Vestigial response

A vestigial response or vestigial reflex in a species is a response that has lost its original function. In humans, vestigial responses include ear perking, goose bumps and the hypnic jerk.

Vestigiality

Vestigiality is the retention during the process of evolution of genetically determined structures or attributes that have lost some or all of their ancestral function in a given species. Assessment of the vestigiality must generally rely on comparison with homologous features in related species. The emergence of vestigiality occurs by normal evolutionary processes, typically by loss of function of a feature that is no longer subject to positive selection pressures when it loses its value in a changing environment. The feature may be selected against more urgently when its function becomes definitively harmful, but if the lack of the feature provides no advantage, and its presence provides no disadvantage, the feature may not be phased out by natural selection and persist across species.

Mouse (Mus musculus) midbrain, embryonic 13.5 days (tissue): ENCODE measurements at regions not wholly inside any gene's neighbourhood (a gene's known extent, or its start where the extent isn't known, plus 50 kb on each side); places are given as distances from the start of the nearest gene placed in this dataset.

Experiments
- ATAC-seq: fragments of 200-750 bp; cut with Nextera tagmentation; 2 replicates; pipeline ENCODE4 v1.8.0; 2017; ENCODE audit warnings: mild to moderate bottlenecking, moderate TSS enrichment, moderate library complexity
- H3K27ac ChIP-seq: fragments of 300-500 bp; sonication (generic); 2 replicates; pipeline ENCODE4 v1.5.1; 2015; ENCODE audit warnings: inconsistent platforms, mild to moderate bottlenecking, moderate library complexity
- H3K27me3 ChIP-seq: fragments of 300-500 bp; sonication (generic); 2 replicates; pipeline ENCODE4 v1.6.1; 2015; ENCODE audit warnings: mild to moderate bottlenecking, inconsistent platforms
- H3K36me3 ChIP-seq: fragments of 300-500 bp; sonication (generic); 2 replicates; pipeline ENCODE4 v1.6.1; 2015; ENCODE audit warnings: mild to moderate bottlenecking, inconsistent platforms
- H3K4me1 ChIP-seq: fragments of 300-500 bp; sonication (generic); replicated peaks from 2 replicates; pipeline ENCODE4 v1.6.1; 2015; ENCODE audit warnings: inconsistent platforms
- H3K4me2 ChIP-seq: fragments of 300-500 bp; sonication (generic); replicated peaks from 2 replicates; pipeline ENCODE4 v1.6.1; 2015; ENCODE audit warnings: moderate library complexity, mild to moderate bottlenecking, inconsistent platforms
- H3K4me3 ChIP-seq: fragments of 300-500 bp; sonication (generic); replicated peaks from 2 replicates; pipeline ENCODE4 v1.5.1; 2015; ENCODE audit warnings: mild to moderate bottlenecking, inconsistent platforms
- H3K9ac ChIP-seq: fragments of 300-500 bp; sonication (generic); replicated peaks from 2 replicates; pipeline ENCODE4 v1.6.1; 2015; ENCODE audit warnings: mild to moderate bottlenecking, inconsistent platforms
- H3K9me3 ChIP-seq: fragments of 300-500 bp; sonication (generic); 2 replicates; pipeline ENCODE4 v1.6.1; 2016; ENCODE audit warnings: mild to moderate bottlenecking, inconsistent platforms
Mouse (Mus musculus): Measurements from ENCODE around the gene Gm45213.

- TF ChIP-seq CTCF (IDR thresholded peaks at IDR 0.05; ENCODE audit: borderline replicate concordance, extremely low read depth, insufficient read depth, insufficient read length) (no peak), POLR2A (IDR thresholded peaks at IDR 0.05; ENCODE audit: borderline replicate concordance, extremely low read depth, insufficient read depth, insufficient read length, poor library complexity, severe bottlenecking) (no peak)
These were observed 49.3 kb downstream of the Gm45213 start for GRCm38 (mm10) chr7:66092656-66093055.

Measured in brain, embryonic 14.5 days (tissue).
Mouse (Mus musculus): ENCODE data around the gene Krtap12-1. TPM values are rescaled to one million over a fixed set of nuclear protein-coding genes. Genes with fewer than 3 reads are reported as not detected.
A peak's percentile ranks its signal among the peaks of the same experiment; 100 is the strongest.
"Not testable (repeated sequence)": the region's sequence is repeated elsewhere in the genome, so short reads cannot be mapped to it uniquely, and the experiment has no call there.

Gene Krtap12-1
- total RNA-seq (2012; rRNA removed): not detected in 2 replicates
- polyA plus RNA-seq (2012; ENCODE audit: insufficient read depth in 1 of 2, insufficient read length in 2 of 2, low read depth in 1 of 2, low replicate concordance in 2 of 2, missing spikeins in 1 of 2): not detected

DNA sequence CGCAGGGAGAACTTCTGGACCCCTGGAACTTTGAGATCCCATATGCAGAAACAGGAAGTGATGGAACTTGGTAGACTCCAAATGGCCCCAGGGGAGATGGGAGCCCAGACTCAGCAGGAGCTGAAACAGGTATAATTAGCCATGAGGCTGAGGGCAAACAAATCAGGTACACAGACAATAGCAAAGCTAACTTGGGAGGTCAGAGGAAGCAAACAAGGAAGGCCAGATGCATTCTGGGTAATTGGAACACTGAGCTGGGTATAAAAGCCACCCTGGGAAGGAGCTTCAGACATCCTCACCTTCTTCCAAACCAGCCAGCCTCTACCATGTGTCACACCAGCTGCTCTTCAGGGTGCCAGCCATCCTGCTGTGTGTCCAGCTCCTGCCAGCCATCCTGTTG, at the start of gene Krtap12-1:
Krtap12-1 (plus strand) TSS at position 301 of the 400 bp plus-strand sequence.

Examples of vestigial structures are the loss of functional wings in island-dwelling birds; the human appendix and vomeronasal organ; and the hindlimbs of the snake and whale.

Skin physiology
Hair
SF and LCT